The Centenarian Who Built Barcelona’s First Roof Garden

When environmentalist and pacifist Joan Carulla came to the city after growing up during Spain’s civil war, he created an ‘allotment in the sky’ that helped pioneer organic farming

Stephen Burgen in Barcelona

When Joan Carulla Figueres turned the roof terrace of his Barcelona apartment into a garden, it was out of nostalgia for his rural origins. Sixty-five years later, the ecological concepts he has long followed have become commonplace, and he is acclaimed as a pioneer of organic farming.

Carulla, who celebrated his 100th birthday this year, is credited with creating the city’s first roof garden. However, his “allotment in the sky” boasts far more than the usual tomato plants and pots of geraniums. It is home to more than 40 fruit trees, vines that produce 100kg (220lbs) of grapes a year, olives, peaches, figs, garlic, aubergines and even potatoes. He is passionate about potatoes. Quoted from the site page mofongos

“The civil war [in Spain in the 1930s] made me a vegetarian, through necessity, then conviction, potato by potato,” he says. “For breakfast we ate potatoes, at lunchtime more potatoes with an egg I shared with my father. In the evening, potatoes with vegetables.”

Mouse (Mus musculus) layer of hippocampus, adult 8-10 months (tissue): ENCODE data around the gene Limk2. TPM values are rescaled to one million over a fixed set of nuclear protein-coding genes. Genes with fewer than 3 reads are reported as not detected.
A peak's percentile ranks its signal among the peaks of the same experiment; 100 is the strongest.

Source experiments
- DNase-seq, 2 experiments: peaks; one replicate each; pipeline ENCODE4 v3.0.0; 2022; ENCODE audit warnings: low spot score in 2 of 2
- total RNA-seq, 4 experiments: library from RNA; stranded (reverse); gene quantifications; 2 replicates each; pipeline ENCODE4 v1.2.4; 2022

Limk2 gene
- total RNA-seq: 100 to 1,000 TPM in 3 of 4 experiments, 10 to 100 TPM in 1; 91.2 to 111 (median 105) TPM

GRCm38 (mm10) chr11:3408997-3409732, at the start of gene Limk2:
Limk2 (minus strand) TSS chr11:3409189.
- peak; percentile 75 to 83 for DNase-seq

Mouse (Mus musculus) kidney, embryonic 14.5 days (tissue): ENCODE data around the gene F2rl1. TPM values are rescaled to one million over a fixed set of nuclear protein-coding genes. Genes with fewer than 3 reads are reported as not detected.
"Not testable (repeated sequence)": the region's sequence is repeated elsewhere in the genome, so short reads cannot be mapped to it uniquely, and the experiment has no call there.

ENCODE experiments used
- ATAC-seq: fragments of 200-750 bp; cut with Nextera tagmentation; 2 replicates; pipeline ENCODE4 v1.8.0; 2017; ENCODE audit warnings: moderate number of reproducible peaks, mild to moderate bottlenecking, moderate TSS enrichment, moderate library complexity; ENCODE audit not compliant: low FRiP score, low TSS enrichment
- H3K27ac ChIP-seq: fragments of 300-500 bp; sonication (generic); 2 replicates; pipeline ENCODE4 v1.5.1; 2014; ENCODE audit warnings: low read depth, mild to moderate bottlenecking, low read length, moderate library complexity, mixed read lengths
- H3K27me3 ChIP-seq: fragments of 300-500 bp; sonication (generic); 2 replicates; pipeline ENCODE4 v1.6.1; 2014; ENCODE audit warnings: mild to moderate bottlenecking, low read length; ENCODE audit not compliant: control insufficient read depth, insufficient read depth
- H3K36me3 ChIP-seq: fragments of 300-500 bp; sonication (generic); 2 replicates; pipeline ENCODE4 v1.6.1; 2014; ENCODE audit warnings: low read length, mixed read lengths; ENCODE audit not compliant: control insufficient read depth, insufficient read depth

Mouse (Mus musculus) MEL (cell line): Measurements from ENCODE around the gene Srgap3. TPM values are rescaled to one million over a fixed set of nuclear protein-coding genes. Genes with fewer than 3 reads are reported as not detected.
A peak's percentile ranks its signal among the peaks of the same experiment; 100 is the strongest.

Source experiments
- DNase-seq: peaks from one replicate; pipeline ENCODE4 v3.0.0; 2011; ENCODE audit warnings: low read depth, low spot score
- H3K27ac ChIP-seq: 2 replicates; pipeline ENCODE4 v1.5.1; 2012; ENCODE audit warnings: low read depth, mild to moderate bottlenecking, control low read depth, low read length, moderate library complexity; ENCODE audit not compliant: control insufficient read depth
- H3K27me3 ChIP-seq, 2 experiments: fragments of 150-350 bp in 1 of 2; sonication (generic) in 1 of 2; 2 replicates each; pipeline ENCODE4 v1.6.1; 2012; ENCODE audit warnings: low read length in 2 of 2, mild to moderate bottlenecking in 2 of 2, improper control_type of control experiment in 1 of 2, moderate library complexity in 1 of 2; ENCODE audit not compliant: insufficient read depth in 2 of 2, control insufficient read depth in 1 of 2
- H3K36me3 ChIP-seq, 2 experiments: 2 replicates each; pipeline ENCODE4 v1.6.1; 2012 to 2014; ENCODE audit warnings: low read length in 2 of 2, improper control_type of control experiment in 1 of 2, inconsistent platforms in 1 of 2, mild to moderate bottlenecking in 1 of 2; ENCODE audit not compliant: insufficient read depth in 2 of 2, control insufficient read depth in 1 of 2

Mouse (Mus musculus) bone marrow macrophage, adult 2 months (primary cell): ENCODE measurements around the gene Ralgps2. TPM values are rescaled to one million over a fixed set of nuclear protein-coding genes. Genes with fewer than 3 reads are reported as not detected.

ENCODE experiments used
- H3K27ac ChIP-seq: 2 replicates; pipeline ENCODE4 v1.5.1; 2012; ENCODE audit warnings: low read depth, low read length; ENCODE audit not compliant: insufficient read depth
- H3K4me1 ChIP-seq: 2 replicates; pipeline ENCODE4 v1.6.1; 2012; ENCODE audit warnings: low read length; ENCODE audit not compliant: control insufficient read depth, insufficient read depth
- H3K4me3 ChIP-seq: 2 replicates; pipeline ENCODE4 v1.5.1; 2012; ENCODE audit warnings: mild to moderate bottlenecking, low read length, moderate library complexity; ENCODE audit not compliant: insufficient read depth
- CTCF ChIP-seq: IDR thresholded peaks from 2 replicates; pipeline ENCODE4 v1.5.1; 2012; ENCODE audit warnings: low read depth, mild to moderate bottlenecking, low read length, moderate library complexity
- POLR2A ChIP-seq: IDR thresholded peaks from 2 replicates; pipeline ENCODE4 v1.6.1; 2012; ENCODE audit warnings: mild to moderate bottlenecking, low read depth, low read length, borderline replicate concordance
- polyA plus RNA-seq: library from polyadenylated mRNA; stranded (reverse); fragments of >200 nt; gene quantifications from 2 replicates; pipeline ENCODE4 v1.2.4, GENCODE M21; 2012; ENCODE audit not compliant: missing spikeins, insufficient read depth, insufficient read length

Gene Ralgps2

Sitting beneath a grapevine on an upturned beer crate – his eyes bright and his hearing and memory astonishingly sharp – he reminisces about the world he grew up in and how he became interested in vegetarianism in the 1950s, when he moved to Barcelona from Juneda, a village with a harsh climate in the Catalan interior.

Approach To Agriculture

His approach to agriculture is what today we call organic, but Carulla insists he is not doing anything new and that poor farmers have always practised organic farming out of necessity.

“My grandparents had little land and no money for fertiliser,” he says. “They used animal and vegetable waste and straw. We lived a frugal life. We didn’t go hungry, we just lived.”

Like his forebears, Carulla makes compost from everything, including old magazines and thin wooden fruit boxes. “There’s almost nothing we don’t use, everything decomposes eventually.”

ith his family and a team of builders from Juneda, he spent 14 years building the block of flats that he jokingly calls “our Sagrada Família”, after Barcelona’s celebrated basilica, which took decades to build and is still incomplete.

They strengthened the terrace with a double layer of tiles and sheets of impermeable material, and installed an undersoil drainage network to cope with 70 tonnes of soil, 25cm (10in) deep. They created a system for collecting and storing 9,500 litres of rainwater so there are reserves in dry periods, though this has barely sufficed during Catalonia’s drought, which has lasted for nearly three years.